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As COVID-19 surges ahead of the holiday season, many people are beginning to reconsider what the 2020 holiday season will look like for themselves and their families. While the coronavirus pandemic is a new stressor this holiday season, those in recovery often find the holidays challenging, especially during early recovery.
The best way to approach a challenge is to have a plan. Even if COVID-19 is causing your family to adjust their normal traditions, there still may be typical holiday stresses to keep in mind. As you’re taking precautions for COVID-19, make sure you’re also making plans to protect your recovery and prioritize your mental health.
The surge in coronavirus cases is worrisome as families consider what that means for traditions that typically involve family members traveling from far and wide to convene for indoor celebrations. A survey of nearly 800 Floridians revealed that almost a quarter are no longer planning to gather with friends and family to celebrate the holiday season.
Of those surveyed, 38% had either themselves or a close family member have already tested positive or presumed positive for COVID-19, which may have given those respondents confidence about their future immunity to the virus.
Unlike many states, Florida has mild or even warm weather during the holiday months, giving residents more outdoor options to celebrate and gather, which the CDC now recommends if possible for your holiday events.
If you or your family are still considering your holiday plans, the CDC also recommends taking community levels of COVID-19 into account. To help, researchers from the Georgia Institute of Technology, the Applied Bioinformatics Laboratory and Stanford University have created a COVID-19 Risk Assessment Planning Tool, which determines the risk level of your event, given the number of attendees and your location. Remember, even small events carry risk.
Even without the coronavirus, the holidays can be a stressful time. There are family gatherings and dynamics to navigate, travel to coordinate and financial considerations for what all those things will cost. Any one of these could be a relapse trigger in a normal year.
We know 2020 has not been a normal year, which means it may be more important than ever to make sure you take the time to think through your self-care plan and have a strategy to handle this holiday season in a healthy, productive way.
If you’re planning to celebrate like any other year, remember that the holidays often bring up both strong emotions and situations where there will be drinking. Prior to your events, take time to think through how you’d like to handle different situations, especially if this is your first time in this position.
This might include things like having a plan for how you’ll answer questions about your sobriety, how you’ll turn down drinks or offers to use other substances and an escape route if you need a break. It can also help to have at least one person with you who knows you’re not drinking and have them step in and help if you start to feel uncomfortable or overwhelmed.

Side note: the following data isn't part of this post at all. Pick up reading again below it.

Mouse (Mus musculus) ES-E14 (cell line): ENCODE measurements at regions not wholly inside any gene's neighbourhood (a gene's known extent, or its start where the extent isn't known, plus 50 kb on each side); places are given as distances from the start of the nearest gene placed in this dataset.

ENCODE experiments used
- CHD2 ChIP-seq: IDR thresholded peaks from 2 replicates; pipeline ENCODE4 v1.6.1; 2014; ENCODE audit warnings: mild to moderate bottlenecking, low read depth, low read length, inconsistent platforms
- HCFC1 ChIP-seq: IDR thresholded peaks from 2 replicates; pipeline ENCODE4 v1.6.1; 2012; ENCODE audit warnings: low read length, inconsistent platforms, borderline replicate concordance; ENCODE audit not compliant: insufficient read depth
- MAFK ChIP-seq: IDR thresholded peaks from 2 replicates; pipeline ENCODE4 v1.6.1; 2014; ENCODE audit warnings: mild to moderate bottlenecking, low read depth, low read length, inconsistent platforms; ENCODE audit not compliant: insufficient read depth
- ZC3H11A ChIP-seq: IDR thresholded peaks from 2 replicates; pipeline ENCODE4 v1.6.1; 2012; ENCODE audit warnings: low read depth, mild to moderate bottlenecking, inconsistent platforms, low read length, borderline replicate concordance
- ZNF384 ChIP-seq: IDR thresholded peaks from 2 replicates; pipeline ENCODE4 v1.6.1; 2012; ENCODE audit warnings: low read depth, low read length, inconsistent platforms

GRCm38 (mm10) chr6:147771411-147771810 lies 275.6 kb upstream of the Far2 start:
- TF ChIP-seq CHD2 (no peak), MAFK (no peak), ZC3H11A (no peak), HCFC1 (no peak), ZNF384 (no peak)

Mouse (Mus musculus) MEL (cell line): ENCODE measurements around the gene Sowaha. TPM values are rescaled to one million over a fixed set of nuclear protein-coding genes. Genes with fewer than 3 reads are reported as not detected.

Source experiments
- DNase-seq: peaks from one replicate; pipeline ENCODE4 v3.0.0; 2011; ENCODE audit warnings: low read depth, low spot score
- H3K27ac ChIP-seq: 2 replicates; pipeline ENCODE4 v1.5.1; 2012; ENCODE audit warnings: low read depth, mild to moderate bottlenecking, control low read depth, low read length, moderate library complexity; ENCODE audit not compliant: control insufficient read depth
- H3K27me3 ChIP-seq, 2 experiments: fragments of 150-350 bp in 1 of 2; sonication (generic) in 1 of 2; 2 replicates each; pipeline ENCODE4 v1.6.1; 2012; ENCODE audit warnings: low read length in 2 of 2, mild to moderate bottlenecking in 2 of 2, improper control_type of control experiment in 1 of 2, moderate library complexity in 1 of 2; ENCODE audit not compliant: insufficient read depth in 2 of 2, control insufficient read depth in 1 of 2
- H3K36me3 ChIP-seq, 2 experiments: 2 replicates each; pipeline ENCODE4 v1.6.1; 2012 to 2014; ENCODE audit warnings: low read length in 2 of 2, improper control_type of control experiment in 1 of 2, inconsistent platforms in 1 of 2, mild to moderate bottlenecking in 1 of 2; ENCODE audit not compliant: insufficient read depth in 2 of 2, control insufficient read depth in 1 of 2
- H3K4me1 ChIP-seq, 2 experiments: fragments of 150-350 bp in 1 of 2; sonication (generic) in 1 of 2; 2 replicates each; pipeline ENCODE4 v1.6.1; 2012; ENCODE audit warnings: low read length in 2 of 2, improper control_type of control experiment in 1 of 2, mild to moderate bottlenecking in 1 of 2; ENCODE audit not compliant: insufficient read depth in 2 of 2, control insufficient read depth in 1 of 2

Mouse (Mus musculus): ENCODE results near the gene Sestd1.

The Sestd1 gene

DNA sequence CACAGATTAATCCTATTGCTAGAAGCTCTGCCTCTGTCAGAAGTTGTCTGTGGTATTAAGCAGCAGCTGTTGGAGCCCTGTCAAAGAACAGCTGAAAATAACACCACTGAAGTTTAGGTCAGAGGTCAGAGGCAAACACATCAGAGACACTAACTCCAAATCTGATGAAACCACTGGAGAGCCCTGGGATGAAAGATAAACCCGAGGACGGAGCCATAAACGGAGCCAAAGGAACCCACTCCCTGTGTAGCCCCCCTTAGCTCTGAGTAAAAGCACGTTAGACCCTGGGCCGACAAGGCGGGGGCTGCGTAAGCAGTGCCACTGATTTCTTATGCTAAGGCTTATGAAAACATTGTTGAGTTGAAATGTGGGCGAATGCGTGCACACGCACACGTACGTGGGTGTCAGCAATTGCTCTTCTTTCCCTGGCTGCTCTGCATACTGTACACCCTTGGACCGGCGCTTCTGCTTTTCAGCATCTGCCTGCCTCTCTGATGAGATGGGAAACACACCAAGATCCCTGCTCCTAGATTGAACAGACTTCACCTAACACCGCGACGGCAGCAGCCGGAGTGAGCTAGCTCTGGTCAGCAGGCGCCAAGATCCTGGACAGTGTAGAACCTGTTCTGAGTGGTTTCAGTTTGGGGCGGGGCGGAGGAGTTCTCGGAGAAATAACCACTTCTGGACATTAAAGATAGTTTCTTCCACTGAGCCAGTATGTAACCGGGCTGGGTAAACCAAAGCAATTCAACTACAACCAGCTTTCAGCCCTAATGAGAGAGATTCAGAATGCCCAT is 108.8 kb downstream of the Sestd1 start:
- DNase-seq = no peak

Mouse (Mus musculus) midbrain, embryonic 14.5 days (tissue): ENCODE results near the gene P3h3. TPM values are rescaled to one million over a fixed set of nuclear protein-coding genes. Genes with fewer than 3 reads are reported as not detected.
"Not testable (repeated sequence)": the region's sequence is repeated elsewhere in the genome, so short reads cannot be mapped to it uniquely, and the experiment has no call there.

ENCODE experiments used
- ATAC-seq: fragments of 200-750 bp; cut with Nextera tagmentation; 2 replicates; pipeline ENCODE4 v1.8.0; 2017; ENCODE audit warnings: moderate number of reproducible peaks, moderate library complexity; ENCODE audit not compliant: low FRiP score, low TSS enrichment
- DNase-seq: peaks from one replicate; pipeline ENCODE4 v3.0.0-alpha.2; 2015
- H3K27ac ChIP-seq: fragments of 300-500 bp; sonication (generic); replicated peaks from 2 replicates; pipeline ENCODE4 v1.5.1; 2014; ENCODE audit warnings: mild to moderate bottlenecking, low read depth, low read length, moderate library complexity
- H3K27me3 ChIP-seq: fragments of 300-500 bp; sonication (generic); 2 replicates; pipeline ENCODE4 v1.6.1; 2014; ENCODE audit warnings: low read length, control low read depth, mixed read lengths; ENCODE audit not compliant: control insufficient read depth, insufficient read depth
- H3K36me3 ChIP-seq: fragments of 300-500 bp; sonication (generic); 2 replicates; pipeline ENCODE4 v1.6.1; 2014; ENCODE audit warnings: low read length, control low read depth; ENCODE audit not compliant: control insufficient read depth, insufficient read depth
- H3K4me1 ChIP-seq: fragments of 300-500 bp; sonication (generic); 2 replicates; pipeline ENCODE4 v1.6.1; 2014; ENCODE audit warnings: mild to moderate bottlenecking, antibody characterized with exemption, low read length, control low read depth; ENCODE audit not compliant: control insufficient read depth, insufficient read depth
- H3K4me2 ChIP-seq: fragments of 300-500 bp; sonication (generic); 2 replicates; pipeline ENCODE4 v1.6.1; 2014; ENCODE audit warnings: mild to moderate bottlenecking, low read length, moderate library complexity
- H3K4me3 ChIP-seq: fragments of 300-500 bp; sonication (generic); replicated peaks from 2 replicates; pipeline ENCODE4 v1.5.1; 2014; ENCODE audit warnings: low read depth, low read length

If you’re not celebrating like normal, you’re not alone. It’s ok to feel sad about disruptions to your family’s traditions and get-togethers. It may help to keep it in perspective and remember it’s one holiday season out of many. You can also find ways to feel connected with your loved ones, either through video calls or taking time to write each one a personal letter and expressing your gratitude for them.
In either case, whether your family is celebrating like normal or this year will be different, be sure to work your relapse prevention plan, connect with your support groups (either in-person or virtually) and make time to prioritize your mental health.
Our survey also revealed that many people are already experiencing mental health symptoms. Of the survey respondents:
Making time to practice self-care can help alleviate mental health symptoms and set yourself up to successfully navigate the holiday season. Self-care can either be directed towards your mental or physical health and includes practices like journaling, taking time to exercise, practicing a hobby or finding alone time.
There are also some simple self-help tips you can explore to help manage your symptoms of anxiety or depression. Professional help is always just a phone call away if you need additional support. This includes teletherapy, which makes getting professional mental health care a more accessible and convenient way to improve your mental health, even during the holidays.
There is never a bad time to get started on your recovery journey. If you’re interested in getting sober for the first time or find yourself needing additional support, help is always available, even during the holidays.
Contact us to learn more about a treatment program that can meet your needs. Our facilities offer a full spectrum of care, including telehealth for ongoing outpatient treatment and teletherapy for substance use and mental health conditions.
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Schwartz, Matthew. “U.S. Adds 184,000 Coronavirus Cases In 1 Day, With No End In Sight.” NPR, November 14, 2020. Accessed November 17, 2020.
Centers for Disease Control and Prevention. “CDCHoliday Celebrations and Small Gatherings.” November 14, 2020. Accessed November 17, 2020.
Ortiz, Jorge. “The holidays are coming. Does the COVID-19 pandemic mean you should skip even small family gatherings? What experts say.” USA Today, October 21, 2020. Accessed November 17, 2020.